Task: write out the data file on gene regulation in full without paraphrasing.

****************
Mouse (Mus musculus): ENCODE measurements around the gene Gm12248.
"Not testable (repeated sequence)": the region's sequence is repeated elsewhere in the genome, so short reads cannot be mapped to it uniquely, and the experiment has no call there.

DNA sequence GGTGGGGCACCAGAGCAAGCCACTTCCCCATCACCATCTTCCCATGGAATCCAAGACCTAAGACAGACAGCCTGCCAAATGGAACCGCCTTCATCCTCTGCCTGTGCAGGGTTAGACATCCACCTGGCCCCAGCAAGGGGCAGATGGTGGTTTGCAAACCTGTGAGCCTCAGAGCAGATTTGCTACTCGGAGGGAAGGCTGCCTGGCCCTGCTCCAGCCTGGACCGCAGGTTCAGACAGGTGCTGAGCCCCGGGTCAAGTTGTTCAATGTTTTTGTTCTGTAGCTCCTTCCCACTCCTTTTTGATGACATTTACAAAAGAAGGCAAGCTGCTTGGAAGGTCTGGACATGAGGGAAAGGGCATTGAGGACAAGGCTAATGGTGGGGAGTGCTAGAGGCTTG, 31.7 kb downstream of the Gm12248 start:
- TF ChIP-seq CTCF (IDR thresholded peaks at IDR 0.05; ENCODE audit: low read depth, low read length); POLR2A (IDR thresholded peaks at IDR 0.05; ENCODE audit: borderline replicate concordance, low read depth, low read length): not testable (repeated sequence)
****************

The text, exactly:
Mouse (Mus musculus): ENCODE measurements around the gene Gm12248.
"Not testable (repeated sequence)": the region's sequence is repeated elsewhere in the genome, so short reads cannot be mapped to it uniquely, and the experiment has no call there.

DNA sequence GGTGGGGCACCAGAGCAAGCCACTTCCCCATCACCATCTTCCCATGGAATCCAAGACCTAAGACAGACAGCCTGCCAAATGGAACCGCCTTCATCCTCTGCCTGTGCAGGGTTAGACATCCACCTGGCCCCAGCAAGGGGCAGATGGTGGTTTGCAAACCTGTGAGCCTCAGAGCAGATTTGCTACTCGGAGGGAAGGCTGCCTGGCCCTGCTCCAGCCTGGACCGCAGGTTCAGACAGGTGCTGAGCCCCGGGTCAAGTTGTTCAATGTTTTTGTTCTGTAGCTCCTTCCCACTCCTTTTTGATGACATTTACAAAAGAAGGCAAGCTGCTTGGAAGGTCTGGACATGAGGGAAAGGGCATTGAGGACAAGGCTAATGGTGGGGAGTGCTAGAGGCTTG, 31.7 kb downstream of the Gm12248 start:
- TF ChIP-seq CTCF (IDR thresholded peaks at IDR 0.05; ENCODE audit: low read depth, low read length); POLR2A (IDR thresholded peaks at IDR 0.05; ENCODE audit: borderline replicate concordance, low read depth, low read length): not testable (repeated sequence)